How 'Fingerprinting' the Ocean Could Help Future Hurricane Preparedness

Scientists are using satellites to identify where increasing sea levels could result in the most destructive storm surge as hurricanes grow more powerful due to climate change.
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Scientists are "fingerprinting" sea level rise around the world in an effort to identify coastal areas most at risk from devastating storm surge, as hurricanes grow increasingly destructive.

Warming ocean temperatures due to climate change can fuel more powerful storms. Hurricane-force winds push water onto land, putting lives and property at risk while rising sea levels in coastal areas have magnified the impact of such storm surge. Now a new study published in the journal Geophysical Research Letters verifies the accuracy of a satellite-based monitoring tool called "sea level fingerprinting." The technology detects varying patterns in regional sea levels, which can be used for predicting how climate change will affect future storm surge in flood-prone coastal areas.

"Sea level fingerprints tell us about how sea level rises regionally around the globe due to melting ice sheets and changes in water storage," said the study’s lead author, Isabella Velicogna, a professor of Earth system science at the University of California–Irvine and a scientist at NASA's Jet Propulsion Laboratory in Pasadena, California. "Sea level fingerprints will provide information on where sea level rises faster and therefore the coastline is more vulnerable to storm surge."

The bulk of the data used for the project was collected by a pair of Gravity Recovery and Climate Experiment (GRACE) satellites that can detect movement of water on Earth—such as sea level rise or depletion of freshwater aquifers—by measuring the resulting gravitational changes. Velicogna and her coauthor Chia-Wei Hsu, a postdoctoral scholar at UC–Irvine, compared 12 years of sea level fingerprint data with data taken by seafloor pressure sensors that measure the overlying mass of water and ice. While the physical measurements are considered most accurate, Velicogna and Hsu found the satellite-derived measurements were very similar.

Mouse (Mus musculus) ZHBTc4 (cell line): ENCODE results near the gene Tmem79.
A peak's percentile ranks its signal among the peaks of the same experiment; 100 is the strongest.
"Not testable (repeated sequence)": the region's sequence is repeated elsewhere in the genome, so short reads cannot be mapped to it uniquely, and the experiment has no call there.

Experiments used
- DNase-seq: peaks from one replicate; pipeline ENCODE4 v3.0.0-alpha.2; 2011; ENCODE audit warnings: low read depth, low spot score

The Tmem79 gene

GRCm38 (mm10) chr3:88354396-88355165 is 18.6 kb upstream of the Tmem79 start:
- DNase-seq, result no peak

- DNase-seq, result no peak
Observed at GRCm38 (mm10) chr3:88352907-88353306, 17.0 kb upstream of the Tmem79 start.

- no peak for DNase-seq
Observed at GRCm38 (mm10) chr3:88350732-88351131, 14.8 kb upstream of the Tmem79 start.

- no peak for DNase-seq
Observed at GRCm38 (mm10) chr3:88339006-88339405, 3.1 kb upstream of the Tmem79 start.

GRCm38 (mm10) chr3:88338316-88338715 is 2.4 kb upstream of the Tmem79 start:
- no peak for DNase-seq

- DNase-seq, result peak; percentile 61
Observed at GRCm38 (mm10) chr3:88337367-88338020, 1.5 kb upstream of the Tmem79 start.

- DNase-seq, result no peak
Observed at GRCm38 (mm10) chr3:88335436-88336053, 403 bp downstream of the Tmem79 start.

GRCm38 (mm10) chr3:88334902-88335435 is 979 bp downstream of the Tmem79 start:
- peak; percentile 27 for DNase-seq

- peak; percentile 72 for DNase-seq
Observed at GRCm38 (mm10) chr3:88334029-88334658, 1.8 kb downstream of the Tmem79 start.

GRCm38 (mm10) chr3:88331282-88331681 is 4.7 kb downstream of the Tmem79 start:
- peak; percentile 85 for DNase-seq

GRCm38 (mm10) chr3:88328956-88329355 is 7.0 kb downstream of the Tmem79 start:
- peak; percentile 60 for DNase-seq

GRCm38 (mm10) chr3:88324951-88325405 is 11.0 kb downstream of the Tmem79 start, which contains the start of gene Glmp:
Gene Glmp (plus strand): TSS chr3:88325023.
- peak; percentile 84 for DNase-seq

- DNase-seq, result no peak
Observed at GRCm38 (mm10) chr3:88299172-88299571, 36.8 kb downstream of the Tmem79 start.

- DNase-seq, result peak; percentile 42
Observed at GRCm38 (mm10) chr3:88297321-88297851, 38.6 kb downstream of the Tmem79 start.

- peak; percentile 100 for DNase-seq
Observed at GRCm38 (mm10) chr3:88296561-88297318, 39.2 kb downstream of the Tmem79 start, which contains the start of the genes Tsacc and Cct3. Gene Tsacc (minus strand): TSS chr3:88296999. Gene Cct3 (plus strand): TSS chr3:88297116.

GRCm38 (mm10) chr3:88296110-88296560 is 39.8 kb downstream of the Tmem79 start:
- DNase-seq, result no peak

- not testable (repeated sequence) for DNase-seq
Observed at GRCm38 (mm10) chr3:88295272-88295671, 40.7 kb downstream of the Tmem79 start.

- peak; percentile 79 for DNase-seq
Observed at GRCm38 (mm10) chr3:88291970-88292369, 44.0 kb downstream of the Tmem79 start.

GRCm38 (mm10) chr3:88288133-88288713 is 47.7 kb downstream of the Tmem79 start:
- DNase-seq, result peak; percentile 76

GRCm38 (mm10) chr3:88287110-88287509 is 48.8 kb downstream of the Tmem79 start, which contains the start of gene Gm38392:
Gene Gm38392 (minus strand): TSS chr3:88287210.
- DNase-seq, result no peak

The scientists concluded that the satellite data provides a fairly accurate picture of sea level fingerprints that could create a roadmap for better placement of seafloor pressure sensors. These sensors may be used to improve sea level fingerprint calculations in the future—and help people in vulnerable coastal zones better understand the extent of storm surge when a hurricane strikes. Velicogna said that, based on sea level fingerprint data, it's already become clear which geographic regions are most vulnerable to floods.

"The greatest rise is not near the ice sheets—where sea level will actually fall—but far from the ice sheets," Velicogna said. "So, the largest increase in sea level is going to be at low latitudes" where the water mass of melted ice is redistributed over large areas.

Global sea levels have increased by an average of three inches globally since 1992, with some areas experiencing a rise greater than nine inches, according to NASA. If climate change continues at its current pace, increased warming may melt enough of Earth's ice caps, ice sheets, and glaciers to raise average sea levels as much as 6.6 feet by 2100.

The two GRACE satellites have been collecting data about Earth's gravity field for the past 15 years, allowing scientists, for the first time, to calculate the depletion of freshwater supplies in aquifers around the world and the rate at which glaciers are melting. But one of the satellites has nearly exhausted its nitrogen fuel supply and its battery is failing. While NASA and its partner, the German Aerospace Center, have stabilized the failing satellite, they announced last week that both GRACE satellites would be decommissioned after a final mission ends in November. Now the space agencies are rushing to put a new pair of satellites, GRACE-Follow-On, into orbit by early 2018 to avoid an interruption in the collection of crucial data.

In the meantime, scientists will continue monitoring the seas in an attempt to predict floods before they happen, especially before major storms. "Sea level fingerprints will provide information on where sea level rises faster and therefore the coastline is more vulnerable to storm surge," Velicogna said.

This article originally appeared on Oceans Deeply. You can find the original here. For more in-depth coverage of ocean health, you can sign up to the Oceans Deeply email list.

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